Nicolas Cage, Cher, 'Moonstruck'

For, Wednesday, Nov. 26, 2014

EDITOR'S NOTE: This column from the Jan. 17, 1988, Deseret News, ran during the run-up to the Sundance Film Festival (before it adopted the "Sundance" moniker) but the musings on being a movie buff are still relevant.

Spending all my time in Park City for the next week covering the United States Film Festival, and all the preparation and prefest interviews that have occupied the past couple of weeks, hasn't released me from my regular movie-reviewing obligations, of course — and the great flick influx hasn't slowed down a bit, as last week's eight new movies proved.

Pondering my bleary-eyed fate brings to mind a question that is frequently asked by people I meet: "Don't you ever get tired of seeing movies?"

The answer is yes, of course.  But only when I've seen a number of bad movies in a row.

Sitting through "The Couch Trip, " "For Keeps" and "Return of the Living Dead, Part II" last week was more than even a movie critic should have to endure in tandem.

Having them broken up by the likes of "Good Morning Vietnam," "Moonstruck" and Friday's premiere festival showing of "Au Revoir Les Enfants" more than helped.

There have been occasions, however, when there have been as many as 10 or 15 in a row that are pretty awful, prompting me to consider returning to aircraft assembly or door-to-door cutlery sales.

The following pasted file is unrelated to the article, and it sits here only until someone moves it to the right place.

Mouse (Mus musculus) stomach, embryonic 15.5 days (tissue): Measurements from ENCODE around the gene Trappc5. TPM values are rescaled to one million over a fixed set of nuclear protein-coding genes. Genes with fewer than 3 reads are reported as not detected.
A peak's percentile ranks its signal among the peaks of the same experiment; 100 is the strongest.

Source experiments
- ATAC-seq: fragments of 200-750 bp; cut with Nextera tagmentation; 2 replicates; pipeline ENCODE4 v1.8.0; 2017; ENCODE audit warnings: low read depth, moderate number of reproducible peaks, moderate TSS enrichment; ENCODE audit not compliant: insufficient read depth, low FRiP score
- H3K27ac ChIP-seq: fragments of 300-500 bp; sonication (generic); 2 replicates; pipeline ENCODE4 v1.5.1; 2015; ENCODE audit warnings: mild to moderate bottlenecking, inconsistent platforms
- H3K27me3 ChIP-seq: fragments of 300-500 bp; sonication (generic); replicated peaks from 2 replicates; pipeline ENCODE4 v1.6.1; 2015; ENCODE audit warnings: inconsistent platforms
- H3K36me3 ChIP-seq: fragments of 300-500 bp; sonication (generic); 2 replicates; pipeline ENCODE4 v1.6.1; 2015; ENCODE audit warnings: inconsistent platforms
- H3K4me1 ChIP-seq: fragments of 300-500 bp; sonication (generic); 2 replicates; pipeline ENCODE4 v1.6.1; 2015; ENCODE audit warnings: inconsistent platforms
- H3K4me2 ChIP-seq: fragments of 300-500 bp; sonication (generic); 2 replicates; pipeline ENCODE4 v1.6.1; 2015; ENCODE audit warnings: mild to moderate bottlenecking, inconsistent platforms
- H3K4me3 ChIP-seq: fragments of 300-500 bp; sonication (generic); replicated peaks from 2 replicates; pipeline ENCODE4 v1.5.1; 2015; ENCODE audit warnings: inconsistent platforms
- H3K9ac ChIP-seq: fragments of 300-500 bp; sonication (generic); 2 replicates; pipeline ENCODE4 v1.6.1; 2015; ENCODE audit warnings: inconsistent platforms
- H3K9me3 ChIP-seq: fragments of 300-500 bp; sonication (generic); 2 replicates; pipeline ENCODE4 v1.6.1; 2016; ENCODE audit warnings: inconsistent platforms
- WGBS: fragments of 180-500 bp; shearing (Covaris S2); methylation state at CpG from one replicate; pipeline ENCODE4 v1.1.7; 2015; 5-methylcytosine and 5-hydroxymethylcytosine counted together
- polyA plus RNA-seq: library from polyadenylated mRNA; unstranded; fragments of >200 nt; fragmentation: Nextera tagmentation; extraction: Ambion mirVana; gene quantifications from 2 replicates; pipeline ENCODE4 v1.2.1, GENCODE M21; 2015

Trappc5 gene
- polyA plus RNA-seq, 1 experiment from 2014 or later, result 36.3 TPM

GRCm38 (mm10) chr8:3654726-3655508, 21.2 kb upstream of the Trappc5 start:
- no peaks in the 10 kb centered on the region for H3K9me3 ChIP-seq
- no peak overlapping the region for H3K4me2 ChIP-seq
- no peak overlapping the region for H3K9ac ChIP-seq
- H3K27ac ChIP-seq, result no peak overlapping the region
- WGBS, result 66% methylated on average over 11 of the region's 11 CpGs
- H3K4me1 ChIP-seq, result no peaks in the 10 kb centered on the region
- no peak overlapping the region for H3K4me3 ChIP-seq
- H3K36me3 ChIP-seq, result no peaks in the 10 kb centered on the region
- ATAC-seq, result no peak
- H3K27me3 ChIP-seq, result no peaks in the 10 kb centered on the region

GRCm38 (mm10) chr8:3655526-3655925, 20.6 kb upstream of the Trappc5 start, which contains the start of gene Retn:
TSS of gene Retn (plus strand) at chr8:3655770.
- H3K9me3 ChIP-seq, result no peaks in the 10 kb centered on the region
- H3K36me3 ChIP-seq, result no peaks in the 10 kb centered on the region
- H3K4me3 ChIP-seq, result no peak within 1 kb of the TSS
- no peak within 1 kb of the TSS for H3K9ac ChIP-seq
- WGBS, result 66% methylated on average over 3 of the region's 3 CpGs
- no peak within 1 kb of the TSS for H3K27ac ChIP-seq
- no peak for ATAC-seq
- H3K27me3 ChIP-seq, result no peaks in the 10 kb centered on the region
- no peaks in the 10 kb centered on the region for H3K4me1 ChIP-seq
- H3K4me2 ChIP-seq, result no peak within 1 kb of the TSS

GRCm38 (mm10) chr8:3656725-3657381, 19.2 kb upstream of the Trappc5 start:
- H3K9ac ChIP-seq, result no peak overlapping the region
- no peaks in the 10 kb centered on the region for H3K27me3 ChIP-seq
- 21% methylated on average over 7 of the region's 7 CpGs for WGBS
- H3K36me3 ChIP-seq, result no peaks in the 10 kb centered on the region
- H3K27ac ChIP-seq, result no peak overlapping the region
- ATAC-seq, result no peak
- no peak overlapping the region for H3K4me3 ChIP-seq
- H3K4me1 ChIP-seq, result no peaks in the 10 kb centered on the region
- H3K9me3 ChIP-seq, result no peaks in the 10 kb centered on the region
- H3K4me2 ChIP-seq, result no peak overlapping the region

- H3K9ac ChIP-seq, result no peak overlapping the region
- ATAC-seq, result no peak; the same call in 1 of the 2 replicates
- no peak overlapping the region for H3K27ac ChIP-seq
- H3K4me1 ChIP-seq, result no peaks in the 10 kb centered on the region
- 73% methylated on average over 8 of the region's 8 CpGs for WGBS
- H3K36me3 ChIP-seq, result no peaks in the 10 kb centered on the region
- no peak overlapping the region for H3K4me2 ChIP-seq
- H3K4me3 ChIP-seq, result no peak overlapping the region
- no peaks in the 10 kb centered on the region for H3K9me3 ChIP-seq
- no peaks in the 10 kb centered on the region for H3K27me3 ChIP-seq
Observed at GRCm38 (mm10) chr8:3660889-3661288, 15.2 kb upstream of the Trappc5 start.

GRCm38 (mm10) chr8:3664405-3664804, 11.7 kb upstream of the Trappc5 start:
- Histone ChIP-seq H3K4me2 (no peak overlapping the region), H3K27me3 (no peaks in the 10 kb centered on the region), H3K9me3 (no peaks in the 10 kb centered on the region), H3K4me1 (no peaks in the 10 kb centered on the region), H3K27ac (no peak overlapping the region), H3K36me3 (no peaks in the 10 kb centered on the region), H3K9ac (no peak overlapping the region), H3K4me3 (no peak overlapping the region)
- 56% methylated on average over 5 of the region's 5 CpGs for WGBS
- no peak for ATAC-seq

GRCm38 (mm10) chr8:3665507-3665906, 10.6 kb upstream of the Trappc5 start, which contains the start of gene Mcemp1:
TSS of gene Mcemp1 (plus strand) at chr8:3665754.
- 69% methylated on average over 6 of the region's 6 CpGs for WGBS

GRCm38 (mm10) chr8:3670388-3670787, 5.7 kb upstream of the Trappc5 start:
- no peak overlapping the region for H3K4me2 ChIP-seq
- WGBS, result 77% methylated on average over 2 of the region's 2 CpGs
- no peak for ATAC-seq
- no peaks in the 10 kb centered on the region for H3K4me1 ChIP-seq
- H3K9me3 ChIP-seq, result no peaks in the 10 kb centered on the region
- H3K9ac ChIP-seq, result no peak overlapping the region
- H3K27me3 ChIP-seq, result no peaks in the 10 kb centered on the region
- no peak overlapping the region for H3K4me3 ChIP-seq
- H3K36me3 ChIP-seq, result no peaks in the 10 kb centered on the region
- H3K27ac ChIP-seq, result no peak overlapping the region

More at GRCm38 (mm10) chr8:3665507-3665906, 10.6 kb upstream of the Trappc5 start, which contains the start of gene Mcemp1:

But then that special film comes along — and all it takes is one — and I'm bolstered up and ready to go again.

Don Marshall's article in this section today about the many film festivals he attends and the hundreds more movies he sees than I would want to, makes me wonder where being a movie-buff leaves off and being a rabid addict takes over.

I suspect Marshall is the latter, while I remain the former.  And I'm not sorry about that.  But I understand how he feels, and perhaps only another real film fan would understand.


      Walter Matthau, Dan Aykroyd, Lobby Card for 'The Couch Trip'

There is something magical about being carried away for a couple of hours when a movie really captures your imagination.  Oh, it's wonderful when a movie touches a universal theme that makes us all sigh, cry, laugh or get scared together, but it's also quite nice to be singularly spirited away to another place or time or even an existence so fantastic that only the greatest cinematic imaginations could possibly put it on the screen.

And the only thing more enjoyable than seeing movies is writing about them.  Being able to write about movies makes even suffering through the worst pictures worthwhile.

They call it "Movie Magic," and that pretty well sums it up.

Anyway, all us movie nuts will be up in Park City though next weekend, seeing movies, talking about them, mingling with the people who make them and just hashing over the cinema.

Getting film buffs together all in one place can be pretty obnoxious to the outsider — spouses run screaming from the room, dates go looking for a jock or an accountant, and no one will play Trivial Pursuit's "Silver Screen Edition" with us.

But that's OK.

This week we'll be making up our own.

The Park City edition.